Alcorn McBride’s Digital Binloop and Digital Video Machine HD were critical to the smooth operation of the Museum of The Moscow Railways where they provide playback and control for many of the exhibits.
Moscow Railways is the territorial branch of Russian Railways. It has an operating length of 8,800 km (about 5,500 miles). Eleven lines converge on the Moscow rail hub and are connected by two rings. The Small Ring spans 54 km (33 miles) and the Large Ring extends 558 km (347 miles). Moscow Railways carries a huge amount of commuter traffic, with an electric train departing every 4-6 minutes during peak times.
Museum of the Moscow Railways reopened after renovation in August 2011. The A/V systems subcontractor who completed the install was Russian company a3vision www.atrivision.ru.
The installation uses one Alcorn McBride Digital Binloop and two Digital Video Machine HD video players. The design required some of the channels to play accurately and in sync, so the contractor selected Alcorn McBride’s Digital Binloop. The Digital Binloop drives multiple displays and projectors in the exhibition space.
One of the DVM8400HD players feeds content to the video wall. A 3 by 3 grid of 46-inch NEC seamless LCD displays is used in conjunction with aninteractive touch kiosk. This interactive installation takes visitors on a journey through history of development of the Moscow Railways from the middle of 19th century until now.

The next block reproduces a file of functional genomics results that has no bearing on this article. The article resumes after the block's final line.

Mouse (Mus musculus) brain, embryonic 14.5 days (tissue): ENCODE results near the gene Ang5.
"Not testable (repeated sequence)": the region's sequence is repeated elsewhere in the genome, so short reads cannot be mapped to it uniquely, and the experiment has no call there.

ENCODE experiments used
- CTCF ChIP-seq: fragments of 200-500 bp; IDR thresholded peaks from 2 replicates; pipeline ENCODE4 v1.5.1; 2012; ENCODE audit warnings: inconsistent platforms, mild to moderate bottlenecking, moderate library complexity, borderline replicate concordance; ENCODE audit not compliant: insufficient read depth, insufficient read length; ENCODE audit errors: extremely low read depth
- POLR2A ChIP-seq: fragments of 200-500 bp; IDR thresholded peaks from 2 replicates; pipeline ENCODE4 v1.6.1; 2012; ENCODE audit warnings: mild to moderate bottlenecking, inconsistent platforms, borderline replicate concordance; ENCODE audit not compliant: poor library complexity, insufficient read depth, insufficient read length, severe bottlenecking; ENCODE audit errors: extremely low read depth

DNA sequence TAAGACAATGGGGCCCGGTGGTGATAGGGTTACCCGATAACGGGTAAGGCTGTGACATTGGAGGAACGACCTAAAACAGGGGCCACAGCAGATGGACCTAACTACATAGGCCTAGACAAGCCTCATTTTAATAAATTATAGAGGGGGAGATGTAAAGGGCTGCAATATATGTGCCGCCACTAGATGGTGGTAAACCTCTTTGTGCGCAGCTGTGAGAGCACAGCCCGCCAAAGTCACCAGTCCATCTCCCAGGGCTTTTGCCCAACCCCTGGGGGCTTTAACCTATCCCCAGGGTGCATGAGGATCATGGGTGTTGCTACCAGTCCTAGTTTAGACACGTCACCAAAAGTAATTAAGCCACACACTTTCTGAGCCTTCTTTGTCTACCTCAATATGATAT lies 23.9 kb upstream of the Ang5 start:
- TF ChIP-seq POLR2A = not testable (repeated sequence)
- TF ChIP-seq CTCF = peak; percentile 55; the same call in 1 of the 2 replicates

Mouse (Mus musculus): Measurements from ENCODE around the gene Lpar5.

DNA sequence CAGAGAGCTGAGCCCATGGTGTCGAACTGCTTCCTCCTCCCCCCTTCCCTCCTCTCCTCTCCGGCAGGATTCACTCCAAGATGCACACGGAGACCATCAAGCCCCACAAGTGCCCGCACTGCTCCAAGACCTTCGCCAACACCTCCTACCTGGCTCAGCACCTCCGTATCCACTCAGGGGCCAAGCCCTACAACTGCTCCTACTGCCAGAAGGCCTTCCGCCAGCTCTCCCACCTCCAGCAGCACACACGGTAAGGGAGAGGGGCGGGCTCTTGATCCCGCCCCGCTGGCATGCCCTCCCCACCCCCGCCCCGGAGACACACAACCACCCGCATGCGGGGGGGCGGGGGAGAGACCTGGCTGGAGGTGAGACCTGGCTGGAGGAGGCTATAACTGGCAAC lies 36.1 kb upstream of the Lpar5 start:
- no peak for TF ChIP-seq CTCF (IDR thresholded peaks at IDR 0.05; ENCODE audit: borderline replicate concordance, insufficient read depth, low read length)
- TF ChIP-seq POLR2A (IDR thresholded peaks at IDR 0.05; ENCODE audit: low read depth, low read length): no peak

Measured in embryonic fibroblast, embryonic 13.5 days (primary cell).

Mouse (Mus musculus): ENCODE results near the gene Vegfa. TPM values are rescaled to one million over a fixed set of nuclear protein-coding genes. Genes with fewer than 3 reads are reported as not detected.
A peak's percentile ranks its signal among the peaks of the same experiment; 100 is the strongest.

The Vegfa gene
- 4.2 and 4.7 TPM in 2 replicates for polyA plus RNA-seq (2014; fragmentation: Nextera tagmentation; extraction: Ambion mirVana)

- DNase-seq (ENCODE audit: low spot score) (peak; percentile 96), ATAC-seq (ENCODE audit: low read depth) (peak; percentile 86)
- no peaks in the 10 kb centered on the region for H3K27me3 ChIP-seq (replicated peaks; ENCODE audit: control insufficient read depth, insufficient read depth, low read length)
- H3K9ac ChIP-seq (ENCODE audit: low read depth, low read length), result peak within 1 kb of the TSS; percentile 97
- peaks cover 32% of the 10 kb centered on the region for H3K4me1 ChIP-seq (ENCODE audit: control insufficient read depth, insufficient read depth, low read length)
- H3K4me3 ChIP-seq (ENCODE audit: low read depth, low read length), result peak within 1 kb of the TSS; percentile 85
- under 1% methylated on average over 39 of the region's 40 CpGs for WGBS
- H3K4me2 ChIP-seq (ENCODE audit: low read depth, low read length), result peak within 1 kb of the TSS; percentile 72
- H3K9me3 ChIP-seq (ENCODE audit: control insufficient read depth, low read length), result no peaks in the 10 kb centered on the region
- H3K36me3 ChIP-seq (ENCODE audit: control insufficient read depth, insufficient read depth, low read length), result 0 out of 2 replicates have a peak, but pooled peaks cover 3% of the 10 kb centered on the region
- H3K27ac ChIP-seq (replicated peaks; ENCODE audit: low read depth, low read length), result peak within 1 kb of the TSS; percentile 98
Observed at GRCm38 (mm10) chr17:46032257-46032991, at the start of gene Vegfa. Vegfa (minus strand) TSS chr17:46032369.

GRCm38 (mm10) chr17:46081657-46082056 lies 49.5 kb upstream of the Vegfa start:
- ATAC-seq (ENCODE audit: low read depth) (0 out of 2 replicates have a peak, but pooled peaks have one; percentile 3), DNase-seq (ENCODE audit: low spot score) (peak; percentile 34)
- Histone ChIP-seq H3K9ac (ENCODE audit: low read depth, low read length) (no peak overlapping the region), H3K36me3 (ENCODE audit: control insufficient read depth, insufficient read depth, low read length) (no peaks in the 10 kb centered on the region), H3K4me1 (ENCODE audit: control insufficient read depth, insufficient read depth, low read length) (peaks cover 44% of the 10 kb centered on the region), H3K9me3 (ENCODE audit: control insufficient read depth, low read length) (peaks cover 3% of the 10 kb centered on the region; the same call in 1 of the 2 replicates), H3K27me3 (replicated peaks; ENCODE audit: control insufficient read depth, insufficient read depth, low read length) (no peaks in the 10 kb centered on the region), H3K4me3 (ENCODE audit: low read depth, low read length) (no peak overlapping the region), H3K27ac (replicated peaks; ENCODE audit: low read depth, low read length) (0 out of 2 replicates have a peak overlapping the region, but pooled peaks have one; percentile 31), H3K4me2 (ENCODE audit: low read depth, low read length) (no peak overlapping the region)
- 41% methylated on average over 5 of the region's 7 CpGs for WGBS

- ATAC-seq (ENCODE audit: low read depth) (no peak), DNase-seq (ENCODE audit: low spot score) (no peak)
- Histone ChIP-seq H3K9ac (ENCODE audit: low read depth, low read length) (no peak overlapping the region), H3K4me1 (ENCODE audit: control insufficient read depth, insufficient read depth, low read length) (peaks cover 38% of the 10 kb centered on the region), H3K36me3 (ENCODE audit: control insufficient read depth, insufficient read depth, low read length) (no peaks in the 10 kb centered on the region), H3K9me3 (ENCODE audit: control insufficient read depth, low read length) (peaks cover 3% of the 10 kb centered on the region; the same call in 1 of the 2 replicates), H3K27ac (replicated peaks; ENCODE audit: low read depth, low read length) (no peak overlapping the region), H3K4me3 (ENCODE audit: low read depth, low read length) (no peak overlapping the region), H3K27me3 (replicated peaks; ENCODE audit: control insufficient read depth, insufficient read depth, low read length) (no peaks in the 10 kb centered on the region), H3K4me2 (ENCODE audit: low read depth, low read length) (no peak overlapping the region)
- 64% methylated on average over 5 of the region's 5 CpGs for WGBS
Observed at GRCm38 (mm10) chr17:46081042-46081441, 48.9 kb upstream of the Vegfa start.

Another DVM8400HD player provides the content for an HD display detailing the operation of the Bekasovo marshalling (classification) yard –the biggest one in Russia.
Other equipment in this project includes multiple NEC LCD displays, CASIO Green Slim projectors, Panasonic PT-D6000 Series projector, Panphonics directional audio speakers, SpinetiX HMP Hyper Media Players, and NewTec acoustics.
All audio and video source equipment have a centralized location in a rack and are easily updated from the network. A UTP cabling system sends all video, audio and control signals to the equipment in the facility.